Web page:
Hover-boarding around the office, grown adults are shooting Nerf dart guns at colleagues and using megaphones to make office announcements.

These are the employees of millennial news site Mic, and some of their worst work habits are detailed in a scathing report out by the New York Times.

The Times details a culture of entitlement and frat house antics among the 20-something employees at Mic: One employee lied about going to a funeral to play hookie from work and build a treehouse, and 28-year-old CEO Chris Altchek live-streamed his own dental visit on Periscope.

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But the narrative is just the latest takedown of lazy millennials at work, provoking ire online from the born-after-1980 cohorts. After the story was published on Saturday, some came out hard against the Times for painting broad strokes about an entitled generation with an attitude.

Millennial gen’er Lauren Duca over at Teen Vogue lambasted the report:

“As many trend pieces written by, I don’t know, almost-dead, white men in armchairs would have it, we feel entitled to high-paying jobs and respect before we’ve earned it. That’s funny, because what we’re really entitled to is an ecosystem riddled with global warming, a garbage world economy and probably no social security because the oh-so-humble Generation X and Baby Boomers squandered everything before most of us were even born.”

Millennials, loosely defined as the generation born from the early 1980s into the early 2000s, now comprise the largest generation in the workforce in the United States. They are not just Mic’s hoverboard-riding employees—millennials are a massive consumer force, responsible for $600 billion in spending each year.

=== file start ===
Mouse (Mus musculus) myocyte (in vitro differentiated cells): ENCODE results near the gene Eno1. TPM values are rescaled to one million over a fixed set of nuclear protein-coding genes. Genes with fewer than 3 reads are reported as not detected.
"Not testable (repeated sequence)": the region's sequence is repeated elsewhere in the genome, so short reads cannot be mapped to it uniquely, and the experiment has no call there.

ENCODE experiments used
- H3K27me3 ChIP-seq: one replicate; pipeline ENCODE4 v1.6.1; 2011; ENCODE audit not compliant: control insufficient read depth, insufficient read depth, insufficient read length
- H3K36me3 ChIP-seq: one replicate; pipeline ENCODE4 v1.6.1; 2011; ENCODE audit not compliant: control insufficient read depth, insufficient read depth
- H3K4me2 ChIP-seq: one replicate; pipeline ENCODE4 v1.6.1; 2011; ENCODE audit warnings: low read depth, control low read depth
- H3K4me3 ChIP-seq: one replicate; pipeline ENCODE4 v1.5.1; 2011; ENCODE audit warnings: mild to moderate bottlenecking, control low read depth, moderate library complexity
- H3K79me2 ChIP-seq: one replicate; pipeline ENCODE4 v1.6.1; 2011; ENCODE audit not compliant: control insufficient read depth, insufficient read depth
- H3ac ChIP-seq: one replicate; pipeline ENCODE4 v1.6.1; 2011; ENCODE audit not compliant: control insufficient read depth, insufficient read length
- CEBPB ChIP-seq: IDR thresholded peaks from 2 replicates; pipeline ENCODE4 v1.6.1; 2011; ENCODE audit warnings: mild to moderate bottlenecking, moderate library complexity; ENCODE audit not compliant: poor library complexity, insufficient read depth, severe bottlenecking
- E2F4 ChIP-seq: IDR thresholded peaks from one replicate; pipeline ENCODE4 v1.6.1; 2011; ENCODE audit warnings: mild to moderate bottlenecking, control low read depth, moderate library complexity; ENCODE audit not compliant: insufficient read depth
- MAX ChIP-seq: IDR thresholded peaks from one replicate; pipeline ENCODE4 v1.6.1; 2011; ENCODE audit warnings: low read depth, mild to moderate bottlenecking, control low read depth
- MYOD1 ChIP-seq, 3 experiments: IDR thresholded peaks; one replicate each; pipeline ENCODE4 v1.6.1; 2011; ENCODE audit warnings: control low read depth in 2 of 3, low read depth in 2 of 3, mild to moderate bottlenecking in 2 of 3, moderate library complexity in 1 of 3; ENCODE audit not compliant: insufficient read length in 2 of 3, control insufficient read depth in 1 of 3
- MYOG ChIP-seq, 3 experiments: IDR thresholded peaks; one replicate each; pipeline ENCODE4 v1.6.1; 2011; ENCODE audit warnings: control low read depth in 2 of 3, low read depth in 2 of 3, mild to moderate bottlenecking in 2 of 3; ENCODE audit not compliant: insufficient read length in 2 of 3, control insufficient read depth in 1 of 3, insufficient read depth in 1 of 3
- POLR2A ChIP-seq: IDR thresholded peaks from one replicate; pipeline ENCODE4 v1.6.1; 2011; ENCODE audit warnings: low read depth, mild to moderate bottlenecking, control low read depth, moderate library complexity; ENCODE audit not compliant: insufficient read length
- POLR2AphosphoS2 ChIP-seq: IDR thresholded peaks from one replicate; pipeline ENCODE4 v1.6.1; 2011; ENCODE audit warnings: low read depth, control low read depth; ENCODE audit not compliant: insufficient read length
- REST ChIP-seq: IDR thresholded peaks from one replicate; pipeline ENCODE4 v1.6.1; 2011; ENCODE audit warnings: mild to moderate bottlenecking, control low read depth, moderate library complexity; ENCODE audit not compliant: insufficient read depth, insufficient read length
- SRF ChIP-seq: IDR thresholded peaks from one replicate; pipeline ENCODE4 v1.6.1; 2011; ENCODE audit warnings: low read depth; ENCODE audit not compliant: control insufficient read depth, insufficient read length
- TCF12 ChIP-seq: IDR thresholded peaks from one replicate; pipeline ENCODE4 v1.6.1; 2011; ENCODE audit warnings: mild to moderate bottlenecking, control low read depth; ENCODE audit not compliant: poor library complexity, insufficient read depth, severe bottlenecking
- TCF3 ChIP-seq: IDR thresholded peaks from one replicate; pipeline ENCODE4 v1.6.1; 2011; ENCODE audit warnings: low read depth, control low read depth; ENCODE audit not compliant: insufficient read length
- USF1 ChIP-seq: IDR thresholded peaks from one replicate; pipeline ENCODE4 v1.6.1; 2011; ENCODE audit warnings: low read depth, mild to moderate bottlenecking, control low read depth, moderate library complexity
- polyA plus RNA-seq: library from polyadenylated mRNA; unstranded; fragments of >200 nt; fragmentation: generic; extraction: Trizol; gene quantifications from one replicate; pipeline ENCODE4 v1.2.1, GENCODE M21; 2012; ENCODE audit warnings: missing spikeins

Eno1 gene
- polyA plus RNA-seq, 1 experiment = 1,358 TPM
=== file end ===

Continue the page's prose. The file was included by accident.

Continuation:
As Altchek himself wrote in Fortune last year, “If you’re not starting a conversation and building trust with this demographic now, you risk becoming irrelevant in the future.”

Still, Mic, originally billed as ‘PolicyMic’ back in 2011, has not been as successful in attracting the millennial clicks compared to some other millennial-focused sites, such as BuzzFeed.

But Mic asserts its site, which gets about 19 million clicks a month, is more concerned with bringing in premium advertisers and argues for pushing impact over clicks. The five-year-old news site is now valued at more than $100 million. Altchek told the Times the company is focused specifically on attracting the up-and-coming, college-educated millennials. In other words, Mic wants the eyeballs of the generation’s most affluent—not just any old millennial.

Frat house or not, it remains to be seen if Mic’s formula will resonate with the nation’s biggest generation over the long-term, posing a question largely up to the Internet’s “open mic,” if you will.